Jenny Pinto's art on paper

Jenny Pinto  

In the digital age, Jenny Pinto loves to be called a paper designer. She gave up a thriving career in advertising in Mumbai to make paper from banana fibre in a quaint and eco-friendly studio on the outskirts of Bengaluru.

“I felt an instant connect with paper when I decided to take up a craft to calm my frenzied nerves. I wanted to do something at my own pace; where I didn’t have to chase deadlines. Basically, it was about finding myself,” she says, standing amidst stunning hand-made lamps of various shapes and sizes at The Folly in Amethyst.

Jenny happily goes through the rigour — first cooking or boiling the fibre, then beating, sieving, and pressing it to drain the moisture, and finally, allowing it to dry naturally. No chemicals are used at any stage. “It’s wonderful to see the paper assume shapes, depending on whether it is dried in the shade or in sun. I never start with a design concept. I keep exploring. Most often, it emerges from mistakes. Like the American cartoonist Scott Adams said, ‘Creativity is allowing yourself to make mistakes. Art is knowing which ones to keep.’ So, often I am left wondering how to take forward the mistake and give it direction,” she laughs.

Initially, she experimented with all kinds of fibres, since all plant material makes paper. “I used assorted grass, jute, pineapple, before I decided to stick to banana fibre, which is easily available in the South, and lokta that I source from the North-East, which gives paper a good translucency.”

Weather plays a crucial role in Jenny’s work. Paper is sculpted best when wet, and shouldn’t be allowed to dry excessively, as it could become brittle. She uses wires and liners to hold the paper. From huge boxy roof lights, to table lamps, tall lamps with crushed-paper shades, quirky geometrical lamps, cylindrically-shaped woven lamps and those with laser-cut finish, it’s incredible that the plain, simple paper can lend itself to such works of art.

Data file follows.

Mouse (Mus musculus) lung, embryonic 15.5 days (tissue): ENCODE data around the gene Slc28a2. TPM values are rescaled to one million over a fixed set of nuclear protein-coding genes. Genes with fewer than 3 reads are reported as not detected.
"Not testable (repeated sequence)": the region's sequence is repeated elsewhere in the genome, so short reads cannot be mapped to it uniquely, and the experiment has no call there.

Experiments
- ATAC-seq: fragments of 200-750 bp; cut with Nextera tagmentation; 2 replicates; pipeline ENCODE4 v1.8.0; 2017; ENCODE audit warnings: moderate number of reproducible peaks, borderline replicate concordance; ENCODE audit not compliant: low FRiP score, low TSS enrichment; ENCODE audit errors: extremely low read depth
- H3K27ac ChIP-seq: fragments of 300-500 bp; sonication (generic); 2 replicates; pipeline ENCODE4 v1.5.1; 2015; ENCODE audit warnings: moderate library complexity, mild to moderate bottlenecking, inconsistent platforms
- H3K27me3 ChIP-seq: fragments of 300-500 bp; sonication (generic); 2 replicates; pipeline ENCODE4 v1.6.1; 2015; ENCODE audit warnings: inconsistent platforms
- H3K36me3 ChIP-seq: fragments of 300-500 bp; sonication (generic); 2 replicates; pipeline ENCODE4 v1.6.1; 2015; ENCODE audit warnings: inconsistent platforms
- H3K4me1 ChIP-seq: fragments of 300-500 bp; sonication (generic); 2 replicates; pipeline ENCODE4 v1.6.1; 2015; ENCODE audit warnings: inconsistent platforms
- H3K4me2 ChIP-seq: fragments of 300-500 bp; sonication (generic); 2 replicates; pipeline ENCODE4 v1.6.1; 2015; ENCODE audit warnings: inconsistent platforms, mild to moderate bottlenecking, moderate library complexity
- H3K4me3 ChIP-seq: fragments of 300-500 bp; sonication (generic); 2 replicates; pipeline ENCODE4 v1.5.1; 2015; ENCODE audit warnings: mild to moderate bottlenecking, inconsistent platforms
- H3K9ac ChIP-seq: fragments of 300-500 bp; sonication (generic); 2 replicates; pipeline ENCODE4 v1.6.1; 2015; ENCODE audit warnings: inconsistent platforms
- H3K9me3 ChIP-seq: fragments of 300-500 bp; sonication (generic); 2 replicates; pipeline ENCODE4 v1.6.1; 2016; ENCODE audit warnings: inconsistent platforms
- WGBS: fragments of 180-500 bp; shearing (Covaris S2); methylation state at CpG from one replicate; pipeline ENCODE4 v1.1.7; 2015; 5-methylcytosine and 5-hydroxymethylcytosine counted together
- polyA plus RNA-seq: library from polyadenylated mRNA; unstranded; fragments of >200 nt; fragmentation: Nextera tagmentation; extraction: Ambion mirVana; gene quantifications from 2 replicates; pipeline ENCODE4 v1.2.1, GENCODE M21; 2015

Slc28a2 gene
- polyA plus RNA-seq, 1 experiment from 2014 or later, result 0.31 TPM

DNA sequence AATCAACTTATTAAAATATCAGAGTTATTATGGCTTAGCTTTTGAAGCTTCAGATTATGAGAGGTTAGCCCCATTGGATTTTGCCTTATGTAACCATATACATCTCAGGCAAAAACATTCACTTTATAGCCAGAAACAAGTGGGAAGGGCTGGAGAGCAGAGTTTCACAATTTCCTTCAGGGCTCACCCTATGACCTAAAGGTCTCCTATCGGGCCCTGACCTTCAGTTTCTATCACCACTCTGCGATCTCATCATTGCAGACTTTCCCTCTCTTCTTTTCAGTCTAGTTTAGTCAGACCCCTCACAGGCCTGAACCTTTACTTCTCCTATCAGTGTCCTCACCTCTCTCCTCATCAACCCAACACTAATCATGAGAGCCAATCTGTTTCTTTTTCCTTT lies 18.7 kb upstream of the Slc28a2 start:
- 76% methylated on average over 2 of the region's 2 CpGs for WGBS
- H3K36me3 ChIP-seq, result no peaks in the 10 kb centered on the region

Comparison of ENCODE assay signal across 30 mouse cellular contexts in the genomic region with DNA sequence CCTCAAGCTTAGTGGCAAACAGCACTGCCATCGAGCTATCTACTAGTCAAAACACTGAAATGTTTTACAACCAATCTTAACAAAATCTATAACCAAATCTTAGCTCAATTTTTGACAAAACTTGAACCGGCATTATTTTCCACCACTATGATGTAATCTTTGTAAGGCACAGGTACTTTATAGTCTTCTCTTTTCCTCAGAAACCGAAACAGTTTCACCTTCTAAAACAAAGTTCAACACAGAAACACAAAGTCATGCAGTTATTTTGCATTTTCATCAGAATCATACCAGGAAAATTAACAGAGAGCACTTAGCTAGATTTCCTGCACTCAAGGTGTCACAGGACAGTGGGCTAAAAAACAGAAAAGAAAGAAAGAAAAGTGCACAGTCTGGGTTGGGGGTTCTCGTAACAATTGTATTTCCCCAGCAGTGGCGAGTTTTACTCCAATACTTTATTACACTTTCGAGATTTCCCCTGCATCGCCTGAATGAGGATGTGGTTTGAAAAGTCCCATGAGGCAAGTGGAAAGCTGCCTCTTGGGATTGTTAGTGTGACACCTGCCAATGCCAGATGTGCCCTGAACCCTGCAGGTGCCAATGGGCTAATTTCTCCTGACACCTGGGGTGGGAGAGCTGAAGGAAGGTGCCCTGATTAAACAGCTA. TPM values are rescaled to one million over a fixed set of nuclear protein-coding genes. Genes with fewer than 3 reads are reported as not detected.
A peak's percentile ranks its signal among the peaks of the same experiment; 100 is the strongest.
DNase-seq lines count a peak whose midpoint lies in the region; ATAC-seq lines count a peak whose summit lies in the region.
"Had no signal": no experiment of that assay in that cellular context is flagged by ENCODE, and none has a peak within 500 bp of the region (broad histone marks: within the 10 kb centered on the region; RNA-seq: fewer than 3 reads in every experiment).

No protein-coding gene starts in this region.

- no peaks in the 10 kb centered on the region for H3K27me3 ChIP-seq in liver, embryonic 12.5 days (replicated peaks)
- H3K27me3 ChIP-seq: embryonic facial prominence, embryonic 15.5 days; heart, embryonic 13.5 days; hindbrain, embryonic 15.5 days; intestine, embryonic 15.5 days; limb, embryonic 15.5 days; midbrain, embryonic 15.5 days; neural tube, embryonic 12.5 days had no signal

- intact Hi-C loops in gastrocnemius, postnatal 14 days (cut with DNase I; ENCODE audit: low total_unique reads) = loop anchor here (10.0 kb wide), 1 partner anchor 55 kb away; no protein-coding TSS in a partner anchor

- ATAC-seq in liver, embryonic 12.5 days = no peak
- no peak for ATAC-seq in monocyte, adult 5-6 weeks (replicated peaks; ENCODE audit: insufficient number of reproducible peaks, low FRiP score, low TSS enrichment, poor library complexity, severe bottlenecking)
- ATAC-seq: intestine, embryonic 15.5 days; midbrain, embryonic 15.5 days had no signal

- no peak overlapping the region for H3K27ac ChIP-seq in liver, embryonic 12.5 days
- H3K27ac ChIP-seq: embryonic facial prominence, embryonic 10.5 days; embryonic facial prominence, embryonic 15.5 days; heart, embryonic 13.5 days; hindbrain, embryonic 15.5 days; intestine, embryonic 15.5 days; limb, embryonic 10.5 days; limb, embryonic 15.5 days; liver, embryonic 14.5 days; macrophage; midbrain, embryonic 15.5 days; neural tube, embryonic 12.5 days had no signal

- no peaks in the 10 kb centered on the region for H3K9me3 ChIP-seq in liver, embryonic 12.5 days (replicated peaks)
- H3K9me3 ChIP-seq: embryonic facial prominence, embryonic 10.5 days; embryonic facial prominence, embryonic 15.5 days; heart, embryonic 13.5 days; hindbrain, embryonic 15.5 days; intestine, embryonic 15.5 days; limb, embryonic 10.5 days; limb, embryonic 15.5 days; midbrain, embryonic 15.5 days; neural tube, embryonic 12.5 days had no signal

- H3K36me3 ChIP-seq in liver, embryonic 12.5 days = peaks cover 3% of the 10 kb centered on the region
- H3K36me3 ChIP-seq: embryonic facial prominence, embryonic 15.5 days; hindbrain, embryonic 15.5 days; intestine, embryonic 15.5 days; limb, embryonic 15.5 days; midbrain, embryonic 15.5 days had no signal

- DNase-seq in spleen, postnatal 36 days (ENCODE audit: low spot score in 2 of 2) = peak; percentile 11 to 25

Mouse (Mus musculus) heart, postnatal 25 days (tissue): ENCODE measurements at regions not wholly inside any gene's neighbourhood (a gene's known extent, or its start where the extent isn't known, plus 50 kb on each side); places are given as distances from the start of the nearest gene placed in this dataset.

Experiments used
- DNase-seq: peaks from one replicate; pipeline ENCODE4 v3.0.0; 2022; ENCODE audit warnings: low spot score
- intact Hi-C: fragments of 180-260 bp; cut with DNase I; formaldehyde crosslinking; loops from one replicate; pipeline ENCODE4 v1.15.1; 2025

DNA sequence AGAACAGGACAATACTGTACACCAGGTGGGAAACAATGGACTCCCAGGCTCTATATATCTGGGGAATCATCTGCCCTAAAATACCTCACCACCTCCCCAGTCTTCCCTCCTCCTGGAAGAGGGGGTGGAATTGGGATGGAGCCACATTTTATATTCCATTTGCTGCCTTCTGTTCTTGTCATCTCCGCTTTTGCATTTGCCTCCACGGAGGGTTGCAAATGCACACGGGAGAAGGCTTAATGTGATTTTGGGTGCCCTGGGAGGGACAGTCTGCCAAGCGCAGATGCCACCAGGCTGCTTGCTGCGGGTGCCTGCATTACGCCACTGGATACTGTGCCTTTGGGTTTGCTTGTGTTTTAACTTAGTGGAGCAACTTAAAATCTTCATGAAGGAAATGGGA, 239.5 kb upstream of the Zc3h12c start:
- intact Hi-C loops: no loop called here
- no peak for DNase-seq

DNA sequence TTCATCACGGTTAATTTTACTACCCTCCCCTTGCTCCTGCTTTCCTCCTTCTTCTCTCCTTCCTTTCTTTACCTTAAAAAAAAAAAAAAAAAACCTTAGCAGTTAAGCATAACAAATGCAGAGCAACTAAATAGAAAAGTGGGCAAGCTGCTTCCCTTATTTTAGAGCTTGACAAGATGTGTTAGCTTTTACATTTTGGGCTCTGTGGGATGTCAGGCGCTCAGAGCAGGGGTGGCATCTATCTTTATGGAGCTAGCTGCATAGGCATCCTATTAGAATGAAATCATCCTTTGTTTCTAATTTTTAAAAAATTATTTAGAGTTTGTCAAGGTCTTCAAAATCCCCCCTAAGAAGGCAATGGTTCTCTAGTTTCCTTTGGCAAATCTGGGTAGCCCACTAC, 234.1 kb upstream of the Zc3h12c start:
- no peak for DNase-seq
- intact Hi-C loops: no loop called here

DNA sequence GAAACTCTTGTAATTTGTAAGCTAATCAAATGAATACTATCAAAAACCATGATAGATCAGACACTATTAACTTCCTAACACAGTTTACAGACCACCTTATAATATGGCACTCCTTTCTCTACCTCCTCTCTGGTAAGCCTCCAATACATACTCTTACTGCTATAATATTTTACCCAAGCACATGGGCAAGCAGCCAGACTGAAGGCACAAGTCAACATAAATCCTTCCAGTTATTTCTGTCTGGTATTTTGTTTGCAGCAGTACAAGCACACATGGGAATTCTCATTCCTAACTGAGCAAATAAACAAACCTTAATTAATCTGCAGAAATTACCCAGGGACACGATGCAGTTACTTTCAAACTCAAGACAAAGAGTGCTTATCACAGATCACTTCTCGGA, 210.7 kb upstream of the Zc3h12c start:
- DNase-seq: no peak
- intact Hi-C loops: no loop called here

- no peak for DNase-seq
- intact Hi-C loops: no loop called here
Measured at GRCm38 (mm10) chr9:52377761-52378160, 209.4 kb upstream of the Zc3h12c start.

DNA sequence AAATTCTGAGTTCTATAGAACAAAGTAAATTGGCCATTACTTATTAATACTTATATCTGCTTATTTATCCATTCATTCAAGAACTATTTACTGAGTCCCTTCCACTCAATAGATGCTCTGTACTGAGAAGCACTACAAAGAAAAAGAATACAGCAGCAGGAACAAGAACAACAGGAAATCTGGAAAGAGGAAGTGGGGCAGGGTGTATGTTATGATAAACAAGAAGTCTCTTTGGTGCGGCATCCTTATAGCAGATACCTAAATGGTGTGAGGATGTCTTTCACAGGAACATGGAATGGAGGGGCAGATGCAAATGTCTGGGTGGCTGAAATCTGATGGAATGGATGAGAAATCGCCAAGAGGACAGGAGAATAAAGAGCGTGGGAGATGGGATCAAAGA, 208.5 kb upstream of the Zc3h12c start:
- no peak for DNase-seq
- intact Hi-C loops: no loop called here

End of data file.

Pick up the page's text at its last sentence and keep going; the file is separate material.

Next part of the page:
“My favourites are those with laser cut (the finesse makes them look like crochet or lace). With crushing, the options are endless. I have also been into paper weaving. Paper is sturdy enough to be put on the loom {her collaboration with studio-weaver Julie Kagti won her the Elle Decor International Design Award in 2004}.”

Though most of the lamps are in the original colour of the fibre, Jenny sometimes uses subtle colours made from natural dyes. In the 18 years that she has been practising this craft, Jenny has rediscovered its many facets during her extensive work with interior designers and architects.

“Internet and travel have made people more aware. The young, especially, are conscious not only about the way they look, but also want to make their house look good. The acceptance now for something new and unusual is much more. It’s a very conducive environment for creativity,” says Jenny, who is in the city to exhibit her work. She doesn’t usually travel far with the lamps, since it’s cumbersome to pack and unpack them.

Jenny is happy that there are many converts to her organic decorative lamps that cast a warm glow on everything, “including the people in the space”.

The exhibition is on till October 16.

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Printable version | Oct 19, 2021 10:00:19 AM |

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